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Unit information: Critical Security Studies in 2014/15

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Unit name Critical Security Studies
Unit code POLI31384
Credit points 20
Level of study H/6
Teaching block(s) Teaching Block 2 (weeks 13 - 24)
Unit director Dr. Peoples
Open unit status Not open




School/department School of Sociology, Politics and International Studies
Faculty Faculty of Social Sciences and Law

Description including Unit Aims

This unit will introduce students to the 'critical turn' in the study of global security by tracing the move away from a state-centred militaristic approach to security. In contrast a variety of emerging schools of thought will be examined. These schools detail a more expansive conception of security that involves issues spanning economic, social, political and environmental spheres. The unit is divided into two main parts. The first part, 'Theories', will survey the newly extended and contested theoretical terrain of Critical Security Studies including 'securitization theory', post-Marxist approaches, feminism and postcolonial approaches. The second part, 'Emerging Practices', will allow students to assess the usefulness of these various theoretical approaches in assessing a diverse range of issues in contemporary security practices. Cases examined will include: Homeland Security and the War on Terror; Environmental Degradation and Resource Scarcity; Technology and Warfare in the Information Age; Human Security and Development; and Migration and Border Security.


  • To introduce students to a variety of critical approaches to contemporary security
  • To familiarise students with key ideas, concepts, and issues in critical security studies
  • To explore the benefits and drawbacks of employing an expanded conception of security that encompasses economic, social, political and environmental spheres as well as traditional military issues
  • To stimulate critical reflection on contemporary security practices .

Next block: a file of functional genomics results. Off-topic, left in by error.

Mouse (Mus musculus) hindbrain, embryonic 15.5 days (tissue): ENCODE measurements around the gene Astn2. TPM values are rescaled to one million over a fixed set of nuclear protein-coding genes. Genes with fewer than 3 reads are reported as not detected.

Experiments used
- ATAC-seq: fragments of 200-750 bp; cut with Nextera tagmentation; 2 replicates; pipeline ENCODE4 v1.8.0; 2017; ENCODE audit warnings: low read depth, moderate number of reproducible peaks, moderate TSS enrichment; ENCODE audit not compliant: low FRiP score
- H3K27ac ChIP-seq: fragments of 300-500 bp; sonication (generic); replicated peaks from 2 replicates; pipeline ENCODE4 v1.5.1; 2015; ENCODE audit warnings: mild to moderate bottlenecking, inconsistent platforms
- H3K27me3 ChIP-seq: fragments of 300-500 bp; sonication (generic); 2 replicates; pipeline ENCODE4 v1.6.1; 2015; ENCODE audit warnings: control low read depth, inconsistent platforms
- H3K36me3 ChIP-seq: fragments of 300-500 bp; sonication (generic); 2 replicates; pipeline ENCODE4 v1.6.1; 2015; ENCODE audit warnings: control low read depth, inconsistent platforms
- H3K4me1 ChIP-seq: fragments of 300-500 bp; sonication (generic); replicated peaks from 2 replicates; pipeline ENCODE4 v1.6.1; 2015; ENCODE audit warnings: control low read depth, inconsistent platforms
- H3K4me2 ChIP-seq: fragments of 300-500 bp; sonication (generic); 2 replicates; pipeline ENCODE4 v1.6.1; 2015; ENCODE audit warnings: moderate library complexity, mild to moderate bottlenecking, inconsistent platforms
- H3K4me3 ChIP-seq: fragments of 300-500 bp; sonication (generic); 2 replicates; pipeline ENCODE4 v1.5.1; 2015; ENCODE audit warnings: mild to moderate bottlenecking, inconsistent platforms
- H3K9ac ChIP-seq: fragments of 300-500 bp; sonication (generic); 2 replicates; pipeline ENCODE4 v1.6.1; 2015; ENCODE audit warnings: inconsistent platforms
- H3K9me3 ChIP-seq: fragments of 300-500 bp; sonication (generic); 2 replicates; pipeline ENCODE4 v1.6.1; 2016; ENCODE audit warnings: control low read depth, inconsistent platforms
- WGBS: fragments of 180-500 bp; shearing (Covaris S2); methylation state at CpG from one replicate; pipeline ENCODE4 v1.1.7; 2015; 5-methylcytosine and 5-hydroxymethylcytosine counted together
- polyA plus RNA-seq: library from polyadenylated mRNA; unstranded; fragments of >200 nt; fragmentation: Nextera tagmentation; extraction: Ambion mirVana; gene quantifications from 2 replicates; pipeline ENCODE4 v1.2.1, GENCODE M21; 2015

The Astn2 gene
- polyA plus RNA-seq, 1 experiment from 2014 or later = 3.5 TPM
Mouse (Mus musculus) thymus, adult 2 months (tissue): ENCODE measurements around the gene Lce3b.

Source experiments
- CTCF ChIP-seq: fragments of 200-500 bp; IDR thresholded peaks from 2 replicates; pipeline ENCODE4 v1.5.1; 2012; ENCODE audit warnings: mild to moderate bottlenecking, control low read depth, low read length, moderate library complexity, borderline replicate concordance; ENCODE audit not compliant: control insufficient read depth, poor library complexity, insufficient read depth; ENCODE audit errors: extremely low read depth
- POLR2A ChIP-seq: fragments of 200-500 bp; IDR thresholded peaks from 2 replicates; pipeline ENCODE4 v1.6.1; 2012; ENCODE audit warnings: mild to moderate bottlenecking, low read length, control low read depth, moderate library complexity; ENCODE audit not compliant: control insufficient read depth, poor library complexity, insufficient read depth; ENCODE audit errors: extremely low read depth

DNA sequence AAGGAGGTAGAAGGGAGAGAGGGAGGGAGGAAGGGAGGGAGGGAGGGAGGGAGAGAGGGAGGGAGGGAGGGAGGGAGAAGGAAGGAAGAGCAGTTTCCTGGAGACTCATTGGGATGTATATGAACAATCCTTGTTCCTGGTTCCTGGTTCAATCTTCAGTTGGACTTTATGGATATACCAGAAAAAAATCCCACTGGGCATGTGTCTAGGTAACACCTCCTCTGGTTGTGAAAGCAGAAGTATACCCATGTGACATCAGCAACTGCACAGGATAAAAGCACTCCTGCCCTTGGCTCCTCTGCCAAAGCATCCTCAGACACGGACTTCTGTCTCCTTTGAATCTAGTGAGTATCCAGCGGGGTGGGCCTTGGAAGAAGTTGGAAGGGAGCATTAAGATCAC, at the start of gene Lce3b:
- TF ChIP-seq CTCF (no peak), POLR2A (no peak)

Intended Learning Outcomes

As can be evaluated via the unit assessment, by the end of this unit students will be able to:

a) Identify and assess key ideas, concepts and theories in critical security studies

b) Review and discuss critical frameworks for thinking about security

c) Critically analyse key contemporary issues in international security and contemporary security practices

d) Illustrate and evaluate concepts and theories covered by the unit in relation to empirical issues

e) Develop independent arguments by synthesising a wide range of relevant information and evidence in relation to the study of security

f) Assess the merits and limitations of specific critical approaches the study of security

Teaching Information

A 1hr lecture and 2 hour seminar

Assessment Information

3000 Word Esssay (100%) (Summative Assessment)*

The essay questions for the unit will be specifically designed around cross-cutting thematic issues covered by the unit as a whole – see intended learning outcomes a) and b) above.

The essay questions will combine conceptual, theoretical and empirical components in order to allow for the assessment of intended learning outcomes a), b), c), d) and e) above. The essay questions will be specifically designed to allow for assessment of students ability to apply, evaluate and critically assess conceptual and theoretical frameworks within critical security studies – intended learning outcomes d) and f) above – and to synthesize information and evidence from across the unit as a whole in order provide this critical engagement – allowing for assessment of intended learning outcome e).

Reading and References

  • Booth, Ken (Ed.), (2005) Critical Security Studies and World Politics, London: Lynne Rienner.
  • Collins, Alan (Ed.), (2007) Contemporary Security Studies, Oxford: Oxford University Press.
  • Fierke, Karen M. (2007), Critical Approaches to International Security, Cambridge: Polity Press.
  • Sheehan, Michael (2005), International Security: An Analytical Survey, London: Lynne Rienner.
  • Williams, Michael C. and Keith Krause (Eds) (1997) Critical Security Studies: Concepts and Cases, Minneapolis: University of Minnesota Press.
  • Williams, Paul D. (Ed.), (2008) Security Studies: An Introduction, Abingdon: Routledge.